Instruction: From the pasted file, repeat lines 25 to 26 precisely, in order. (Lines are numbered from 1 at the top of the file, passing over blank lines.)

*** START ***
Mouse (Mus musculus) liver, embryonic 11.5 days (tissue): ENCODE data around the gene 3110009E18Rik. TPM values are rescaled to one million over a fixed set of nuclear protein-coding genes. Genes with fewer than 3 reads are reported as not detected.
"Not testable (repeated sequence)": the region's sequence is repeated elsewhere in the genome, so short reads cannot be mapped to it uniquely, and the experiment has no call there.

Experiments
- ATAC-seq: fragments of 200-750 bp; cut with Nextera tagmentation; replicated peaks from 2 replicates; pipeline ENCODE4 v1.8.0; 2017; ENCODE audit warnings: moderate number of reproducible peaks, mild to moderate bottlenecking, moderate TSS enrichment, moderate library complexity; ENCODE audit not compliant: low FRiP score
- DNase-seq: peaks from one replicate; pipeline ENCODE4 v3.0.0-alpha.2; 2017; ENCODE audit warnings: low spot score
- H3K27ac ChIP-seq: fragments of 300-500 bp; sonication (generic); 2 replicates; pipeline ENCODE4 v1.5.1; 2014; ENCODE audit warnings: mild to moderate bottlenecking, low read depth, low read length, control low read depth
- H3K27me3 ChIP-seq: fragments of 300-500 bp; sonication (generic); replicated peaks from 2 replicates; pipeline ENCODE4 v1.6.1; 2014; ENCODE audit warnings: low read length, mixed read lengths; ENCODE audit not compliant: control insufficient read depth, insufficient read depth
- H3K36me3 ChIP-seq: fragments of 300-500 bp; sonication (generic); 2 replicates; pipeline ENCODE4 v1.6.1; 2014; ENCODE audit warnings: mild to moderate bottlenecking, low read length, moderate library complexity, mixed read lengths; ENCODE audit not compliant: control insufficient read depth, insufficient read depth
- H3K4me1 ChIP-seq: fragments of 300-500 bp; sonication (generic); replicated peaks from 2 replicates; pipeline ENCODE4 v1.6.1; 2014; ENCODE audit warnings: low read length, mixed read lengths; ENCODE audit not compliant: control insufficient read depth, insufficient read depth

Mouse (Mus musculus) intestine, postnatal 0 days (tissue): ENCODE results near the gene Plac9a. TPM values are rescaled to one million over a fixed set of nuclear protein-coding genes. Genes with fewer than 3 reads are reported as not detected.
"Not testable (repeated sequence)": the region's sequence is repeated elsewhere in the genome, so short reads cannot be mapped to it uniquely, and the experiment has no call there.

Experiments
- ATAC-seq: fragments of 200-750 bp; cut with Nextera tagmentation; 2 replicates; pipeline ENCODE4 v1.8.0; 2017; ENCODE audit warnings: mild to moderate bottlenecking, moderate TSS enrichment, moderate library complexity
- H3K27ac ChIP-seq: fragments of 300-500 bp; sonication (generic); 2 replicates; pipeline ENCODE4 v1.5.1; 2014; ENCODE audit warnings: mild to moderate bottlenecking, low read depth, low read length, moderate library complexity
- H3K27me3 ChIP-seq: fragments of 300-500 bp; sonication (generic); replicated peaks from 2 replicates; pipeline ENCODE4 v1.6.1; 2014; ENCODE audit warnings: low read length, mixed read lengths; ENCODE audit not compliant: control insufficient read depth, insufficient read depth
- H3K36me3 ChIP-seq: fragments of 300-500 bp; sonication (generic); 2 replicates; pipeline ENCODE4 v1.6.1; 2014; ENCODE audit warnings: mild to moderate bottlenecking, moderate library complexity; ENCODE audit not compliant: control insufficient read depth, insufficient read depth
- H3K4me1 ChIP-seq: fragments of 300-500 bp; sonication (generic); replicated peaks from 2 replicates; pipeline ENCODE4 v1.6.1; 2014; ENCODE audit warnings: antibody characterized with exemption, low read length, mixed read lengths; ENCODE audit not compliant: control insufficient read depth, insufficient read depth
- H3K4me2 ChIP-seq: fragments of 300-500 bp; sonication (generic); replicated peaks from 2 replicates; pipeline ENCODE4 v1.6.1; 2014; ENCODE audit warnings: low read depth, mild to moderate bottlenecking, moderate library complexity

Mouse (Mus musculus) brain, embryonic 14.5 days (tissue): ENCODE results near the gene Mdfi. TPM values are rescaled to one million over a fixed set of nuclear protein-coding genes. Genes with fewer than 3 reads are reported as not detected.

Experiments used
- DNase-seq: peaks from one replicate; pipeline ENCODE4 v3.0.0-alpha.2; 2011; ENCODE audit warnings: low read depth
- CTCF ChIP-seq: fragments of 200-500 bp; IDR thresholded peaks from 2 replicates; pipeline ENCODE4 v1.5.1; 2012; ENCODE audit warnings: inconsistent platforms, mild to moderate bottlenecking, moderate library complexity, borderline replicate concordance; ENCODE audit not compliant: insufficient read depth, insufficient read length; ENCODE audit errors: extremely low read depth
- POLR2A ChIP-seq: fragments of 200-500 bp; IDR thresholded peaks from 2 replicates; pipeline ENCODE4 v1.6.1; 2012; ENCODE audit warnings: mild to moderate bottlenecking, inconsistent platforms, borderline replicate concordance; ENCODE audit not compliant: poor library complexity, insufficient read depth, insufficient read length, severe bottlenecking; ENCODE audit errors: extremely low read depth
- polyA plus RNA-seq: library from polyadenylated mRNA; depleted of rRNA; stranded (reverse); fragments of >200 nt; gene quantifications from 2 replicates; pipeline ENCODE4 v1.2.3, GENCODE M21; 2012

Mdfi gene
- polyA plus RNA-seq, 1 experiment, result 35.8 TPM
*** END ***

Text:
Mdfi gene
- polyA plus RNA-seq, 1 experiment, result 35.8 TPM